Listings of Virginia institutions offering these educational programs in electrical, electronic and communication technology for technicians may be found on the State Council of Higher Education's web site:


Competencies are a set of identified behaviors, knowledge, skills, and abilities that directly and positively impact the success of employees and the organization. Competencies can be observed and measured.  When consistently demonstrated, competencies make employees particularly effective in their work.  Competencies help lay out a road map to career success.  You can use the Commonwealth Competencies to help improve your individual performance by adopting behaviors that make high performing employees successful in their jobs. In this way, you can use the Commonwealth Competencies for your further professional development.

The Commonwealth Competencies are:

  1. Technical and Functional Expertise
  2. Understanding the Business     
  3. Achieving Results
  4. Serving the Customer
  5. Teamwork
  6. Interpersonal and Communication Skills
  7. Leadership and Personal Effectiveness

The above competencies may be applied to employees throughout the Commonwealth of Virginia.  They can be rank-ordered by agencies and hiring managers to represent the needs of a specific job.  The rank ordering will change depending upon the occupation, an organization's priorities, the actual job requirements, and the supervisor's preferences. 

Career success is both about what you do (applying your technical knowledge, skills, and ability) and how you do it (the consistent behaviors you demonstrate and choose to use) while interacting and communicating with others.  Hopefully, by studying the Commonwealth competencies, identifying your developmental opportunities, and working to refine your own competence, you can take charge of your career!

For additional information about the Commonwealth Competencies go to:  For the competencies, we first list the competencies and then define each.  Finally, we list competency indicators; to describe what successful performance looks like. 


Career opportunities in the Commonwealth are not limited to moving “up” to the next highest role and pay band, changing positions, or to becoming a supervisor.  That's because most roles describe a broad group of occupationally related positions that perform a range of work that requires increased knowledge and skills.  For that reason, Commonwealth roles describe the career paths within the same or higher-level role for the same or different Career Group.  The broad salary range and the Commonwealth's pay practices provide flexibility in recognizing career development and advancement. (Salary Structure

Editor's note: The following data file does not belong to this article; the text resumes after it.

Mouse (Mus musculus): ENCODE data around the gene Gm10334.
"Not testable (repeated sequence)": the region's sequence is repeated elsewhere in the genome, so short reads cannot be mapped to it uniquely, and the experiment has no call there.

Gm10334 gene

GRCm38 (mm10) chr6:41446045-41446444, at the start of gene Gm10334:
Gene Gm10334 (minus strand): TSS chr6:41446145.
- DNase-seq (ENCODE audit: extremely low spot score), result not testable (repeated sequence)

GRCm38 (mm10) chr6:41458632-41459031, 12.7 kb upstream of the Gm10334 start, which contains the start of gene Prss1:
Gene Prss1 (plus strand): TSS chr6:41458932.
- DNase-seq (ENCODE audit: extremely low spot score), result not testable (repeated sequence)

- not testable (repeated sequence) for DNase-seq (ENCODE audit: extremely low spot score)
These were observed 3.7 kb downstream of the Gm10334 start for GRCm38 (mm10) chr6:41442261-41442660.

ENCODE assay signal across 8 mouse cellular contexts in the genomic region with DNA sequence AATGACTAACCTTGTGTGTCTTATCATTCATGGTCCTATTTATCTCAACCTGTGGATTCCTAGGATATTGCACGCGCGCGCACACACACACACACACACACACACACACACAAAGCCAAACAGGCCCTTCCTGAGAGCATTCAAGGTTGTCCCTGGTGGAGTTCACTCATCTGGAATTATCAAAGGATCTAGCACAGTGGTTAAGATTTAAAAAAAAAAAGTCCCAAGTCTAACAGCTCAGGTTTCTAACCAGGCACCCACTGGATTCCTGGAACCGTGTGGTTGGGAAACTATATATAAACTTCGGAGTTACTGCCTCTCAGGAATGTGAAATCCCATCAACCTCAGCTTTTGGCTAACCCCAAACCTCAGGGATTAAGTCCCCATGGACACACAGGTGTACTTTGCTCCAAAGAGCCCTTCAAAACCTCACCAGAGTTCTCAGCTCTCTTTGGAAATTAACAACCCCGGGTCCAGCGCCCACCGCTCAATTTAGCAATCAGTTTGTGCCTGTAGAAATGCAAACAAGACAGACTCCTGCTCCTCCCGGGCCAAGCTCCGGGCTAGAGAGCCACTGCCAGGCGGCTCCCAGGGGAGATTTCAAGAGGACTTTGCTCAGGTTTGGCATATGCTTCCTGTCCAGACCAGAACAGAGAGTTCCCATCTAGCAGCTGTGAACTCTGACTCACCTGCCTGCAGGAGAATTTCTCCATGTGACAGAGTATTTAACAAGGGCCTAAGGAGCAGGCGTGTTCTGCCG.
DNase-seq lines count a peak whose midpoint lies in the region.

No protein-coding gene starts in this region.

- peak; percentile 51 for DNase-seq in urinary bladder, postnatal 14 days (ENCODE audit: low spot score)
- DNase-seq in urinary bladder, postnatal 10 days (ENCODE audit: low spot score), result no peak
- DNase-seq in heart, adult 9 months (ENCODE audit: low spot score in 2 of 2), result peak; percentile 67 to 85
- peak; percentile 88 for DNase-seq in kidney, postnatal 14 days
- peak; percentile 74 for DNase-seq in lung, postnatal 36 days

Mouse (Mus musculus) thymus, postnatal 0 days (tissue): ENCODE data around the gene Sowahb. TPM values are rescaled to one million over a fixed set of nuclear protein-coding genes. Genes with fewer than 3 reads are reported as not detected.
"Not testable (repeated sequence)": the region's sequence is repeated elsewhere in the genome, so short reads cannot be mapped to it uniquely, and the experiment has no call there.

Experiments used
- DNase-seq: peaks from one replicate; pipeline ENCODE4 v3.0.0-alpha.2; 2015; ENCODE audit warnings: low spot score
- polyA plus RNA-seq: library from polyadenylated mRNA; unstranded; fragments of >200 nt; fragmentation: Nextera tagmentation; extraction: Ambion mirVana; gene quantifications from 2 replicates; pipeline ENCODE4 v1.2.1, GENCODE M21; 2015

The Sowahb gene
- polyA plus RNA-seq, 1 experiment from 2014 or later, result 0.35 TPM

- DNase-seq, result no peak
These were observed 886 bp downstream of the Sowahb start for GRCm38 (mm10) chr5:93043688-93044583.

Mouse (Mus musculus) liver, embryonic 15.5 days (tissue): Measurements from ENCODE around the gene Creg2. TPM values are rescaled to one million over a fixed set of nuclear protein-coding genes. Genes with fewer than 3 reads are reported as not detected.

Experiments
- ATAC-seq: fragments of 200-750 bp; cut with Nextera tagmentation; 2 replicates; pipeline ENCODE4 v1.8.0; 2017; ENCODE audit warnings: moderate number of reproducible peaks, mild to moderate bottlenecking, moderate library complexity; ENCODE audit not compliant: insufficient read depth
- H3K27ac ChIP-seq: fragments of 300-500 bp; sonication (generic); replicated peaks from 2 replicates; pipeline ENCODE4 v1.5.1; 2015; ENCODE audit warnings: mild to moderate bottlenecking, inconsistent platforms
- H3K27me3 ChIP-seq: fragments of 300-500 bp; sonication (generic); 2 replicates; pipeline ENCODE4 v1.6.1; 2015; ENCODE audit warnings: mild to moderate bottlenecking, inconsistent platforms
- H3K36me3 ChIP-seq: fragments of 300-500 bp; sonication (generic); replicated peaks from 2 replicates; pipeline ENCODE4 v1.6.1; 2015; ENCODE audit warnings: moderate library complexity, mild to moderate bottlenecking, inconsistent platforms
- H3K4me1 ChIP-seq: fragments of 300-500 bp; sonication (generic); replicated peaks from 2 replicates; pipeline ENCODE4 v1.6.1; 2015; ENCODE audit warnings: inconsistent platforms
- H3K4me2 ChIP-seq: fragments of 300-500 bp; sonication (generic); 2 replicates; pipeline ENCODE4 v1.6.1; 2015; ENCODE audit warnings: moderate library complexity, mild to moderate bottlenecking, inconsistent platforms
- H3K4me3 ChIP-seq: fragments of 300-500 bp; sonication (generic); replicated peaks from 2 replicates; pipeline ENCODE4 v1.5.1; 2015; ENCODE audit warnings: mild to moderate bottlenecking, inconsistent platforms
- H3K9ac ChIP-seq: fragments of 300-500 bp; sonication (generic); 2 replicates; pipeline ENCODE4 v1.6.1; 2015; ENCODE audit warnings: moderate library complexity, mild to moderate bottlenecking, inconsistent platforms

For example: Electrical Power-Line Installer & Repairer







Trades Technician III



Trades Manager I


Trades Technician IV



Trades Manager II


Sample Career Path

Trades Technician III

The Trades Technician III role provides career tracks for Electrical Power-Line Installer & Repairer performing a skilled trade in a specialty area whose work ranges from journey level technician to lead. Some employees may supervise a small crew/staff.

Trades Technician IV

The Trades Technician IV role provides career tracks for the Electrical Power-Line Installer & Repairer whose responsibilities range from the expert technicians to first line supervisors of trades technicians in one or more specialty areas. The expert trades technician provides guidance to other technicians or works on a "multi-trade" team requiring specialized skills and knowledge in several trades areas.

Trades Manager I

The Trades Manager I role provides career tracks for managers who responsibilities range from assisting in the planning and direction of a buildings and grounds program to managing a comprehensive building and grounds program for facilities such as a training center, rehabilitation center, or hospital. Areas managed may include a power plant, buildings and mechanical maintenance, ground maintenance, housekeeping and related services.

Trades Manager II

The Trades Manager II role provides career tracks for managers who plan and direct a buildings and grounds program at a state agency or institution having multiple facilities characterized by a large total resident and staff population engaged in highly diversified and decentralized activities.


O*NET (Occupational Information Network)

Virginia Employment Commission

Career One Stop

Virginia Career Resource Network

Communications Workers of America

International Brotherhood of Electrical Workers

Utility Workers Union of America

Society of Cable Telecommunications Engineers